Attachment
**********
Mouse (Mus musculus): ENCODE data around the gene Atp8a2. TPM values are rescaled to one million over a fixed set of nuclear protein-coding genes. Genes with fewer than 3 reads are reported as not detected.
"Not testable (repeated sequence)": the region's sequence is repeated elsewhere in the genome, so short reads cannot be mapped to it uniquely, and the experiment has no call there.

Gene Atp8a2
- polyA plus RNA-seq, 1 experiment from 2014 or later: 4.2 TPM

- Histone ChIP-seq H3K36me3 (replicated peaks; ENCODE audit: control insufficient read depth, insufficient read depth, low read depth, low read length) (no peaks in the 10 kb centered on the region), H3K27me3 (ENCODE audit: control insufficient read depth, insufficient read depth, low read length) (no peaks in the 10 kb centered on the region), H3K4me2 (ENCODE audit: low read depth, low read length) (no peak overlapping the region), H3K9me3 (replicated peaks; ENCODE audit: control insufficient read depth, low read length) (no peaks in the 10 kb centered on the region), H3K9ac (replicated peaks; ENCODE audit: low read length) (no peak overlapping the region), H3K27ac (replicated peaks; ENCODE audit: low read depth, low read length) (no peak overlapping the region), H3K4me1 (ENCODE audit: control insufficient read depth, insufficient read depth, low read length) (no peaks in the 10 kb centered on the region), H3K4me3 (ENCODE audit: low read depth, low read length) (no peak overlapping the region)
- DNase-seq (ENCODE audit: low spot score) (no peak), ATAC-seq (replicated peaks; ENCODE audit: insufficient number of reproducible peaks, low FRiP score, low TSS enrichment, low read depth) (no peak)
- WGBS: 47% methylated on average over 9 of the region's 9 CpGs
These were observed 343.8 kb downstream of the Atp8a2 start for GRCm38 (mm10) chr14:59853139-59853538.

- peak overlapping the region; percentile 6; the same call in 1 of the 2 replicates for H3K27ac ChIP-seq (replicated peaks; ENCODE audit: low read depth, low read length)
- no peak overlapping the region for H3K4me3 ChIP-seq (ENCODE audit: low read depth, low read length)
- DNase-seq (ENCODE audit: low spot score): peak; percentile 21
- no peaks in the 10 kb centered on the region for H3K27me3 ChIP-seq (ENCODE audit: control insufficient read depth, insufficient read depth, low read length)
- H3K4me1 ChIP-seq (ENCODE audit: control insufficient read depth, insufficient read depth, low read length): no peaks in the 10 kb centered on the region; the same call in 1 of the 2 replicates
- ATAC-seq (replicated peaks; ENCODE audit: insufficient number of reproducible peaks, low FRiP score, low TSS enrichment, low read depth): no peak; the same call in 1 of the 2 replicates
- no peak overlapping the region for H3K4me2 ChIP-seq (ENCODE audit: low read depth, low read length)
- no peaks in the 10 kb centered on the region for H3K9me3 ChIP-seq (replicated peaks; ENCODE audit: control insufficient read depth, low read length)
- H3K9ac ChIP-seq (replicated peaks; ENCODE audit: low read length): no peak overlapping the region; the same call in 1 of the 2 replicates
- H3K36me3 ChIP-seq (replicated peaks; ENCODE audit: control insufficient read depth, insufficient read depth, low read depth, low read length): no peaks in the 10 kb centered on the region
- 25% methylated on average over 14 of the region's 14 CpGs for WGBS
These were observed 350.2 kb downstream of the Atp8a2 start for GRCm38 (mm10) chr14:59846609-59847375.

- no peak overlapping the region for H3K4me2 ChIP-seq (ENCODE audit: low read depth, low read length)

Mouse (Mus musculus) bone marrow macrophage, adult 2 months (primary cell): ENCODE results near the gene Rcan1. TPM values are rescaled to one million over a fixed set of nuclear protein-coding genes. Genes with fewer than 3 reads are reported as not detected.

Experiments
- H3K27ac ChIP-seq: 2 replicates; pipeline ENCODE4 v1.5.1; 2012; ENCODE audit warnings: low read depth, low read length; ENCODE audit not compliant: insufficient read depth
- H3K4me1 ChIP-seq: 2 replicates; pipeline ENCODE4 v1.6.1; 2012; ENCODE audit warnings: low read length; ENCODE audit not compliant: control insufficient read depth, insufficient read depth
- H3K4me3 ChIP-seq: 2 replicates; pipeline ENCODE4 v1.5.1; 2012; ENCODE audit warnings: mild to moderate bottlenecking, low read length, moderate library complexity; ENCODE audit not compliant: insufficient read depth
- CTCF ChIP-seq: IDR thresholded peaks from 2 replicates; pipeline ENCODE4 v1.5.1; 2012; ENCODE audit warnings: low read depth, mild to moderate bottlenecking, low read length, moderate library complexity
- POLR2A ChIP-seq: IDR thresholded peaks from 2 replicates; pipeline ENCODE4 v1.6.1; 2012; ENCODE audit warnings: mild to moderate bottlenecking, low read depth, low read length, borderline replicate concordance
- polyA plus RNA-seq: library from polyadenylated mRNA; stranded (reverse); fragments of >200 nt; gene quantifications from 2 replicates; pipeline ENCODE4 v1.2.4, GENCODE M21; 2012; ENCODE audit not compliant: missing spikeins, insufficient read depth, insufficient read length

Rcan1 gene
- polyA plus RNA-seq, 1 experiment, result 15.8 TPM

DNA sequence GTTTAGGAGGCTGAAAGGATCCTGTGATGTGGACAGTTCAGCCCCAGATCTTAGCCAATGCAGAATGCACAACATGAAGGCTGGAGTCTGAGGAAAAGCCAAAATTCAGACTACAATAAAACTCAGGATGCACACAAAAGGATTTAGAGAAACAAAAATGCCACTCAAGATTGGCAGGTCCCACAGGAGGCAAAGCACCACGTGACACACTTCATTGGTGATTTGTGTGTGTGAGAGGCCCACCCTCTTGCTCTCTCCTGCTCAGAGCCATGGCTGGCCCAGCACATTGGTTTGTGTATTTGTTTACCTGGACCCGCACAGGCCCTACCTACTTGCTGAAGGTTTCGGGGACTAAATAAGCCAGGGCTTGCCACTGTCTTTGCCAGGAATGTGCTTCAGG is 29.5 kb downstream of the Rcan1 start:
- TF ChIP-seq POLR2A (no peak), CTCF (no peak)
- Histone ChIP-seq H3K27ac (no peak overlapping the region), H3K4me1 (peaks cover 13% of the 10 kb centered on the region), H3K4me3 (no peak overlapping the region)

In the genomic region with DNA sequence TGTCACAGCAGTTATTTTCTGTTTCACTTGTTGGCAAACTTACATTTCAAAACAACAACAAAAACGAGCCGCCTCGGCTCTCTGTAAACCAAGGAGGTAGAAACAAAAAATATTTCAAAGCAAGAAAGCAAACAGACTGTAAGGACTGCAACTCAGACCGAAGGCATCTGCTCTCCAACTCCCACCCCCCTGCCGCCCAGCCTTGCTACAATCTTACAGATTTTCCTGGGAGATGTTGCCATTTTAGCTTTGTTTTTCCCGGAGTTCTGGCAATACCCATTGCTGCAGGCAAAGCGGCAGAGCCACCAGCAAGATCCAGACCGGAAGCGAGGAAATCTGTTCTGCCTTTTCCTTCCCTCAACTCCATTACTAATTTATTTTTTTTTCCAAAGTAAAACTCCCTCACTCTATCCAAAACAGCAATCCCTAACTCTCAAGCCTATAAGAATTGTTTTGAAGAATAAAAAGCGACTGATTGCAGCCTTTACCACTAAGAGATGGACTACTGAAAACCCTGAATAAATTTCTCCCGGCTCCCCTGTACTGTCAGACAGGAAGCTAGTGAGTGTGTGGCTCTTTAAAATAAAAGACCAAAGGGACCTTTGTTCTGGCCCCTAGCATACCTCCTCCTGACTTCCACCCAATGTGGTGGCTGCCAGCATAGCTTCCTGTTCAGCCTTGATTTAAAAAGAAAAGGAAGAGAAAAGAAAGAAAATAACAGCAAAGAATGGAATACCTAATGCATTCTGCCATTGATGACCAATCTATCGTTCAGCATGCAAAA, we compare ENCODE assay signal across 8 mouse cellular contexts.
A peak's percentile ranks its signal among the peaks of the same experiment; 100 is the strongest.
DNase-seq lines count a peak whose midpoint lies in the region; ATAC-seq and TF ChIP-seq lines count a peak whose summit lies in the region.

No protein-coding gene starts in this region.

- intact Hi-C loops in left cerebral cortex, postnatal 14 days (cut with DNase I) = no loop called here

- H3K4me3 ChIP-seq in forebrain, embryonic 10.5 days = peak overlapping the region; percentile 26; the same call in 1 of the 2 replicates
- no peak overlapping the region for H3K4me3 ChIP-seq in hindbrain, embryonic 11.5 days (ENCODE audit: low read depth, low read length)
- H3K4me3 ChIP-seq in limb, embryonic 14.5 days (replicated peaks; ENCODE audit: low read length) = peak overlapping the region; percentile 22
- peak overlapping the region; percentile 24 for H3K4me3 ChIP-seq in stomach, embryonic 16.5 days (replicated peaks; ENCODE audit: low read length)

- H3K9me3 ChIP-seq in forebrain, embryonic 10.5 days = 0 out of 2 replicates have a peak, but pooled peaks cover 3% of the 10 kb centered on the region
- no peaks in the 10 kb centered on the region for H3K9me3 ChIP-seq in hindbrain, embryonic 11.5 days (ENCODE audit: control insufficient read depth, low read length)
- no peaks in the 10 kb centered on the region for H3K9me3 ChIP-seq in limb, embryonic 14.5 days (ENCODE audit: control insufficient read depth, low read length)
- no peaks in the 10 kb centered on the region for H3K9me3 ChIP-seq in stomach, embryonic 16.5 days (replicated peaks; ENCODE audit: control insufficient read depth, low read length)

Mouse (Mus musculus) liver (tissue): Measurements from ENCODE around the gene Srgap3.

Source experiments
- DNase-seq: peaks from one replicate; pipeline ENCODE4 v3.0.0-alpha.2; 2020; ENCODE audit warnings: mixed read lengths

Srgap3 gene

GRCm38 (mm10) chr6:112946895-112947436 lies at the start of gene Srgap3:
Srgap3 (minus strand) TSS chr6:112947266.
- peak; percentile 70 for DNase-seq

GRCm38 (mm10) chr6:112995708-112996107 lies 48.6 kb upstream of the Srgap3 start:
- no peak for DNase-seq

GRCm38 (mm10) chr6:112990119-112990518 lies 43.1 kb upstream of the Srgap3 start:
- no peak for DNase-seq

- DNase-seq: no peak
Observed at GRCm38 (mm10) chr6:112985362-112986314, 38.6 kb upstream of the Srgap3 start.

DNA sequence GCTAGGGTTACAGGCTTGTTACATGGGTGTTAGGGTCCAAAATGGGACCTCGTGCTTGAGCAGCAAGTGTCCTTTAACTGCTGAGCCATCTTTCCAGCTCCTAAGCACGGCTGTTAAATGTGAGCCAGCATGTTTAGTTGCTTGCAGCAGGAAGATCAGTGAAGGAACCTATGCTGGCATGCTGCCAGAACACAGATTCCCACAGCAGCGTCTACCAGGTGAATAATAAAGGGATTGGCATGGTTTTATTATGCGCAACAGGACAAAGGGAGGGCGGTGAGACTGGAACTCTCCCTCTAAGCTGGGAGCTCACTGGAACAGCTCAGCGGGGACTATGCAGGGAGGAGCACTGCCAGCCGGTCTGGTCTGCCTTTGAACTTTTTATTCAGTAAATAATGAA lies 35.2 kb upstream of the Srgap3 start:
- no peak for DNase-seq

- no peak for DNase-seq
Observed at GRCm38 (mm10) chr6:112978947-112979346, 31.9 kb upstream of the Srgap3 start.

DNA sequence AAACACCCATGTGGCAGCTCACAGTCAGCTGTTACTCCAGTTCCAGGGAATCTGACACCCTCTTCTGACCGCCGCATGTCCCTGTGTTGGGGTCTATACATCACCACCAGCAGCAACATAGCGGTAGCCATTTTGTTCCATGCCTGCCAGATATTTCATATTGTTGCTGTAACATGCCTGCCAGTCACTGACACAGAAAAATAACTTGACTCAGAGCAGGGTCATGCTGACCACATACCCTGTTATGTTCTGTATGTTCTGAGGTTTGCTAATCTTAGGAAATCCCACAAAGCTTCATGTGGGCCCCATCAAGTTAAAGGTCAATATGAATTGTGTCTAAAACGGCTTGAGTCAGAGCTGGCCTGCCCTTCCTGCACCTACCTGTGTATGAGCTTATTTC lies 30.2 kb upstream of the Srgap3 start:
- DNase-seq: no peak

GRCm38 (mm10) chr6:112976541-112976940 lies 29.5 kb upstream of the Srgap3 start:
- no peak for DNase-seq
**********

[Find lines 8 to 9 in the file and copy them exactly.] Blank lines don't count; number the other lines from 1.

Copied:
These were observed 343.8 kb downstream of the Atp8a2 start for GRCm38 (mm10) chr14:59853139-59853538.

- peak overlapping the region; percentile 6; the same call in 1 of the 2 replicates for H3K27ac ChIP-seq (replicated peaks; ENCODE audit: low read depth, low read length)